Review: EnGenius ERB9250 Wi-Fi Range Extender

By Gerry Blackwell

January 25, 2011

Wi-Fi networks can be fickle things with their share of dead zones and mysterious performance issues. Engenius's Wi-Fi range extender might help solve some of those problems, and won't require an enterprise network administrator to implement.

It's a rare office or home that doesn't have some Wi-Fi dead zones, areas that, for whatever combination of reasons to do with obstructions, interferers or distance from router, have poor or no wireless network coverage.

What can you do about them?

For enterprise network integrators and installers, there are a bunch of options, most requiring knowledge and expertise beyond what the average home user or small business owner possesses, and sometimes a significant expenditure as well. So we noted with interest a recent product from EnGenius Technology Inc., the 300Mbps Wireless N Range Expander (model ERB9250), which sells online for about $50.

EnGenius already claims that its Wi-Fi routers and access points deliver Wi-Fi range superior to competitors' products. Now the ERB9250 promises to extend coverage to remaining dead spots in networks that use either EnGenius's own or other vendors' router and AP products. And it also promises to be dead easy to install. We put this to the test, with mixed and slightly ambiguous results.

Testing the ERB9250

We tested the ERB9250 in conjunction with an older EnGenius router product, designed for home and small business use, the 300Mbps Wireless N Router with Gigabit (model ESR-9850), which sells online for about $70.

Setting up the ESR-9850 was fairly simple. Turn it on, plug in cable modem and wired network devices, wait for it to configure itself and then access the browser-based configuration interface from a computer connected by Ethernet cable.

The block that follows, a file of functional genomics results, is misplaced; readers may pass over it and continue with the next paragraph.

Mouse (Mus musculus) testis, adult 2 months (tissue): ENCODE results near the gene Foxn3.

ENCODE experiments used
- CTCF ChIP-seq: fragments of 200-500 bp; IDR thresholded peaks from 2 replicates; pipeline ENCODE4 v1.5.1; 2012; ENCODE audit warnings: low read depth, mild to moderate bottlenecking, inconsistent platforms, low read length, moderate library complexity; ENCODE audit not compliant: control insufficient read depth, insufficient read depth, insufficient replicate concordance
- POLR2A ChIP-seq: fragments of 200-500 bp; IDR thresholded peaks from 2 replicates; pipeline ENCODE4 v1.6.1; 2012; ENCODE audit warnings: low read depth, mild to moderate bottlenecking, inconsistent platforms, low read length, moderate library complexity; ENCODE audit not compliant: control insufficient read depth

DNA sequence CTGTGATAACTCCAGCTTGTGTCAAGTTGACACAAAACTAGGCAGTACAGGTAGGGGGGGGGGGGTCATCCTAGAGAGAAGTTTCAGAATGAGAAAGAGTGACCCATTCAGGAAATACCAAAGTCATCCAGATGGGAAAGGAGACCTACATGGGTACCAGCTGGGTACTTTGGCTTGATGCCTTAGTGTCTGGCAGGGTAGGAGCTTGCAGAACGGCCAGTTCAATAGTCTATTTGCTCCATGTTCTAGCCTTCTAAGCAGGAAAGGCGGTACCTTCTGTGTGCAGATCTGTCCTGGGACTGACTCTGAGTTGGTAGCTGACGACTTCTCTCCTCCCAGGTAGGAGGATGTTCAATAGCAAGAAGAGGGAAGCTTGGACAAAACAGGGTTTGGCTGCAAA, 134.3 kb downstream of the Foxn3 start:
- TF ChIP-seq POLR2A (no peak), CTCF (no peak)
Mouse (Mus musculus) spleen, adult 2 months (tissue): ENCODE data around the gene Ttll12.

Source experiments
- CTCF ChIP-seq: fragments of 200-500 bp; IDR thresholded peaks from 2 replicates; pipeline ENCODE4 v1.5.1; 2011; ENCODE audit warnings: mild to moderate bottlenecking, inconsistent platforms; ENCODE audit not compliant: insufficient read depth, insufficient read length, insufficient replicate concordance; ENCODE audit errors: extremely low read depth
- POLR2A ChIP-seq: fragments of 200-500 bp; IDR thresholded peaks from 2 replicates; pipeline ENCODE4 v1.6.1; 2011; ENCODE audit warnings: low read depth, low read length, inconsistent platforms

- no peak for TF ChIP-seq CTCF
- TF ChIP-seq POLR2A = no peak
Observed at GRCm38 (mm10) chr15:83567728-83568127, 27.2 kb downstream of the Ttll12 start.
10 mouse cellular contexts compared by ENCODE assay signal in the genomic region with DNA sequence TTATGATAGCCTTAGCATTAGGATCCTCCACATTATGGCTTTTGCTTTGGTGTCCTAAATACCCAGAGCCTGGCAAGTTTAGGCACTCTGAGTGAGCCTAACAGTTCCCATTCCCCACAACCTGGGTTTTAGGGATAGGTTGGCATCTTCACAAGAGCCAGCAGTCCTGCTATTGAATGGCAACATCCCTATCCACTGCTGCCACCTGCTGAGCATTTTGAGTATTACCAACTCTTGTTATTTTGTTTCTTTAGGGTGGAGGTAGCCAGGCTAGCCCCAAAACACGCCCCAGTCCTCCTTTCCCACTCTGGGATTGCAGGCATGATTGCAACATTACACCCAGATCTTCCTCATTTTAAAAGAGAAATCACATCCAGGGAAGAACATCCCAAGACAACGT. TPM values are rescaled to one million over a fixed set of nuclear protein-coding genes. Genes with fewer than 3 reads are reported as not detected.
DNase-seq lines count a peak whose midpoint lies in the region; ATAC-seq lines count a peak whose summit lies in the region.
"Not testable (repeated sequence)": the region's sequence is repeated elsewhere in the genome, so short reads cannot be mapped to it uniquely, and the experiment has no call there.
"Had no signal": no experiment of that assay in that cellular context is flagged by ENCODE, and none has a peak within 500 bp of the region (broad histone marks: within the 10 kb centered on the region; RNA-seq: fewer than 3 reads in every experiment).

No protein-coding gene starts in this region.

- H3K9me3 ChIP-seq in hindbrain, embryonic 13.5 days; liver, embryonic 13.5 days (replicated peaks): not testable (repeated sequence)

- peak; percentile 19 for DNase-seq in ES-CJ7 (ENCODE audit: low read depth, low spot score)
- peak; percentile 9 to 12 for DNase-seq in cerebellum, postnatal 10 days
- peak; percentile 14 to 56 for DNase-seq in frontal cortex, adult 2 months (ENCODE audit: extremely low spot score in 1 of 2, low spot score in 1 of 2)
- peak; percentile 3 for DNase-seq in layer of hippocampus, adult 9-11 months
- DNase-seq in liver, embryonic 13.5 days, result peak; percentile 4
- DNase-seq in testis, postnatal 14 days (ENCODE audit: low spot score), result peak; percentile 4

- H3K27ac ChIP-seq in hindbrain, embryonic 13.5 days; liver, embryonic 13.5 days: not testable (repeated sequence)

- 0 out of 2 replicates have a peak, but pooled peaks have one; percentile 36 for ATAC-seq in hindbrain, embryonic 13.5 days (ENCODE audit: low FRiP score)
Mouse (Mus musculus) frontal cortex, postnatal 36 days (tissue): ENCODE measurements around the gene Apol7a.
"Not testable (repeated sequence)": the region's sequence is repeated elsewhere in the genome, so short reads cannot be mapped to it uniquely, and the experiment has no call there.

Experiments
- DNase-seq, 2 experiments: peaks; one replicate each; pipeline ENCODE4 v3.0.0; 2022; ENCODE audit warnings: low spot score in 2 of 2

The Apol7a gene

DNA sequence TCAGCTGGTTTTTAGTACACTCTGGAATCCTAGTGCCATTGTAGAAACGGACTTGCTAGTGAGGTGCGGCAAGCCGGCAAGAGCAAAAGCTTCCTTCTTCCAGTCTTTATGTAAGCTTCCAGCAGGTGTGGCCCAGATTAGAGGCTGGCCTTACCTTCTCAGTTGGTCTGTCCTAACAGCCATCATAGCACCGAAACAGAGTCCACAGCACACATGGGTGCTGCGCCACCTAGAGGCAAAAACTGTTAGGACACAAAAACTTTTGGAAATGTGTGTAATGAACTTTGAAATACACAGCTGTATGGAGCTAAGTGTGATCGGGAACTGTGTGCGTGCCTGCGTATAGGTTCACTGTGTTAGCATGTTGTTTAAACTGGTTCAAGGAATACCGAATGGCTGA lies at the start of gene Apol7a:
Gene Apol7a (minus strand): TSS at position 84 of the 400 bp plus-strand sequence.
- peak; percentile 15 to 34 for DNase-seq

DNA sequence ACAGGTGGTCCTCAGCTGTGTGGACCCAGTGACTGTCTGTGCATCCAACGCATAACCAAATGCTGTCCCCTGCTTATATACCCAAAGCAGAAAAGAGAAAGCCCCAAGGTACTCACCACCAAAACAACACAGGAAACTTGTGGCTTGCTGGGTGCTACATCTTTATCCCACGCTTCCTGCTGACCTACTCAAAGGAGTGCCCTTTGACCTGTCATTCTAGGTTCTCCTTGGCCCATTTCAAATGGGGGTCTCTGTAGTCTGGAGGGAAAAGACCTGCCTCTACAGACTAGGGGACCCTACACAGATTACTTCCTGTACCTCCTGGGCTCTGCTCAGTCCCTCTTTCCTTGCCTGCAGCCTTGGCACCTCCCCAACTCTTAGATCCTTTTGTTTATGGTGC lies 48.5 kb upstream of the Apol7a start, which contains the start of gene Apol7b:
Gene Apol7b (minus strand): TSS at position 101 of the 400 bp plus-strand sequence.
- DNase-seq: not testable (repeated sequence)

We inserted the EnGenius router into an existing network, using the same security settings (Mac filtering only) and the same SSID. Changing the default SSID on the ESR-9850 to the one our devices already connect to was easy using the intuitive and well-designed browser interface.

Our first objective was to test EnGenius's contention that its routers deliver superior range - to the extent we could in our facility, a small suburban home with three home office setups on two floors. We tested this proposition by comparing the ESR-9850's performance with our existing router, a Draft N model from Netgear.

We measured signal strength in various locations in the house using inSSIDer 2.0, a freeware Wi-Fi signal monitor from MetaGeek LLC, and also timed large file transfers - first with the old router in place, then after installing the ESR-9850.

There initially appeared to be some instability in the network after installing the EnGenius product, with network devices not responding or responding with error messages. These problems resolved themselves seemingly spontaneously and have not reappeared - suggesting they were not related to the ESR-9850, or not directly.

We started by testing in two rooms on the same floor as the router: one the room in which the router is located, the other only 30 feet away, but with historically poor Wi-Fi coverage. In these rooms, the differences in performance between the two routers was negligible: a matter of a few seconds on transfers of a 210MB file that took about half a minute in the router room, a little over a minute in the other room. The received signal strength indicator (RSSI) reading in inSSIDer was also very similar in the two sets of tests: about -30 in the router room, -50 to -60 in the other. That said, high-bit-rate streaming video performance did seem better in the poor-coverage room after we installed the EnGenius router.

When we moved to the lower level in the house, the performance differences were more marked.

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